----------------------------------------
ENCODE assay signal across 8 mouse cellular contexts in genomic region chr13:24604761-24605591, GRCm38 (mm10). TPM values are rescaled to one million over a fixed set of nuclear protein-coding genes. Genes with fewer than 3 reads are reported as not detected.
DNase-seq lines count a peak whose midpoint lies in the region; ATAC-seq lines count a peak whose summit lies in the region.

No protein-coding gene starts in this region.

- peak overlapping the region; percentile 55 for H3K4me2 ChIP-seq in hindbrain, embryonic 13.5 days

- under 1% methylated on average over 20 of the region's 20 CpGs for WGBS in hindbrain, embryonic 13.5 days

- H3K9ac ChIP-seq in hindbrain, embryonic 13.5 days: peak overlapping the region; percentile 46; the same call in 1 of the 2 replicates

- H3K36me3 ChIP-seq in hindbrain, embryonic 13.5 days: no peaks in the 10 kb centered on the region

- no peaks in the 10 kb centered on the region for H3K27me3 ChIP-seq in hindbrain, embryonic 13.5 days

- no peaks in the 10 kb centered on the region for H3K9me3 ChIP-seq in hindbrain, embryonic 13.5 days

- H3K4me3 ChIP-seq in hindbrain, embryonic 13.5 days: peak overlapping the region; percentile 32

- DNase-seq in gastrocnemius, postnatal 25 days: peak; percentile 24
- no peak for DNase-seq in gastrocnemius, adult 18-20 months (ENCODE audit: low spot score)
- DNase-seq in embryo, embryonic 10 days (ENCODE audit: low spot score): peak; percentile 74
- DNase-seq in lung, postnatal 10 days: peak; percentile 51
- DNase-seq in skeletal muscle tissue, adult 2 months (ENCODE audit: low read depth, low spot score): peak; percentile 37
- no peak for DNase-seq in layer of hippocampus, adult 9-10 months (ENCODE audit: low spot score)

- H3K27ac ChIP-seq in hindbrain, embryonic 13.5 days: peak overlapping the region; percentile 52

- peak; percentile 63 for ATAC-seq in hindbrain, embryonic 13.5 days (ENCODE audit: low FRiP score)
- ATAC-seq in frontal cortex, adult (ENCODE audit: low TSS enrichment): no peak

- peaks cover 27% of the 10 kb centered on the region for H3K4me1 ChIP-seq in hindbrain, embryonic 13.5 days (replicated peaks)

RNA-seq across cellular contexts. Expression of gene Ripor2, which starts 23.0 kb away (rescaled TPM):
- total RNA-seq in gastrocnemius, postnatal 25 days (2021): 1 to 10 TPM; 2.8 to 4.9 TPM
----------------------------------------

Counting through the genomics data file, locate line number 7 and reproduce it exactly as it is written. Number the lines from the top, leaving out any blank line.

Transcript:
- H3K36me3 ChIP-seq in hindbrain, embryonic 13.5 days: no peaks in the 10 kb centered on the region